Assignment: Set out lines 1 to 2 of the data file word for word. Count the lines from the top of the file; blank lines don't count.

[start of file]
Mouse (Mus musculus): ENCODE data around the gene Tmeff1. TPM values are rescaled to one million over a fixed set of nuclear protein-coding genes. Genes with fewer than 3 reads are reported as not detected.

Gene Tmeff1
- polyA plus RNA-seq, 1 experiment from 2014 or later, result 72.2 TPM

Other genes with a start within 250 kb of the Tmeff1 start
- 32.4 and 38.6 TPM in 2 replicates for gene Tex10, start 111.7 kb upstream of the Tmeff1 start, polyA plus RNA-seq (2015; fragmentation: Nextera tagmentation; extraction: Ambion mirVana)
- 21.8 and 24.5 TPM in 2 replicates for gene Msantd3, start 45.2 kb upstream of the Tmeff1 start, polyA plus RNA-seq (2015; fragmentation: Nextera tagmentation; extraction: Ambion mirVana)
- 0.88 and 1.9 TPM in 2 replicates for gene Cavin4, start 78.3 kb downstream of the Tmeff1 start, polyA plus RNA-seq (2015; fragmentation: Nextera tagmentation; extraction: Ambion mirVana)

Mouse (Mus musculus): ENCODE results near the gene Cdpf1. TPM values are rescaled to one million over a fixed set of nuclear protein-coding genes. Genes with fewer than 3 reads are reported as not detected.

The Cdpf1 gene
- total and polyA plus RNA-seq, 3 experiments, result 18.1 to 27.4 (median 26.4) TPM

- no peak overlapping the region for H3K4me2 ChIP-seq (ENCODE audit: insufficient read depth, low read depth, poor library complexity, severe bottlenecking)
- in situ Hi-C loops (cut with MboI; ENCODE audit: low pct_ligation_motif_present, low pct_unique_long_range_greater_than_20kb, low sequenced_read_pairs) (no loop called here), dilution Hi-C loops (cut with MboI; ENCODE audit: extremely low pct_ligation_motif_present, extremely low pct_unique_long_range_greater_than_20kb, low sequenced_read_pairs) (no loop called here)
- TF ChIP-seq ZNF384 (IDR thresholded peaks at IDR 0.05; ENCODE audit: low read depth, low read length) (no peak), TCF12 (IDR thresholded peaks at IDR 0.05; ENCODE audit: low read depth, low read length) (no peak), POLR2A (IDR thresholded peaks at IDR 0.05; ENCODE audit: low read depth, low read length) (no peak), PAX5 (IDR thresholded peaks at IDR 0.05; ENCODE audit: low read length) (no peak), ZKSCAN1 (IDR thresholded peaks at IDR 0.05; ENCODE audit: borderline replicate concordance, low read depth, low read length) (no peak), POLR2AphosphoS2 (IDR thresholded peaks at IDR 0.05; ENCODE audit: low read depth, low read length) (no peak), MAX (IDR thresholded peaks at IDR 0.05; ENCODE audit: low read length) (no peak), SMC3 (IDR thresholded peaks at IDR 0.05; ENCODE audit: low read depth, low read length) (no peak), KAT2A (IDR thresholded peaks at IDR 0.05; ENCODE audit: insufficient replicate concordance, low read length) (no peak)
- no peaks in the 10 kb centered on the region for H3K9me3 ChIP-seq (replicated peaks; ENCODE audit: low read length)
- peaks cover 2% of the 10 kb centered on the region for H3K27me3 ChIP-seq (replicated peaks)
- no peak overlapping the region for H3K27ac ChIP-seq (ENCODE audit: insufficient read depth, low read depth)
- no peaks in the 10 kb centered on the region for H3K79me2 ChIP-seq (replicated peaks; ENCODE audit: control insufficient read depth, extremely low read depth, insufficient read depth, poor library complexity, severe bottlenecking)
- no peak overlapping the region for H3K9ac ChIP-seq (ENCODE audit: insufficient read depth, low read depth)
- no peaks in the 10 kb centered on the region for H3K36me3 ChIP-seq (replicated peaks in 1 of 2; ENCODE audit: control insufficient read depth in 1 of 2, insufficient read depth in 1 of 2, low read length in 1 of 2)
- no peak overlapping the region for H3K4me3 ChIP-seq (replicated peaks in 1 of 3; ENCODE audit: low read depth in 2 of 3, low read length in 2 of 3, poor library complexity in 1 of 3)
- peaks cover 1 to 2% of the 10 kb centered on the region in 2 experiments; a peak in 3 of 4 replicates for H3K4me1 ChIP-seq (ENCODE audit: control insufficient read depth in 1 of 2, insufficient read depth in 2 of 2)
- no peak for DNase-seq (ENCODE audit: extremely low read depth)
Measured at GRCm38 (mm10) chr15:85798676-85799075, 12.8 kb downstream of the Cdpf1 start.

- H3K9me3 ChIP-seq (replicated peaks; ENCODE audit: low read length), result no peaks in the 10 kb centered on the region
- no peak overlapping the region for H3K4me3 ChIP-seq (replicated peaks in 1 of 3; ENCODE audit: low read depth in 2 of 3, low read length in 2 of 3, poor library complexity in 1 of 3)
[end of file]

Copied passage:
Mouse (Mus musculus): ENCODE data around the gene Tmeff1. TPM values are rescaled to one million over a fixed set of nuclear protein-coding genes. Genes with fewer than 3 reads are reported as not detected.

Gene Tmeff1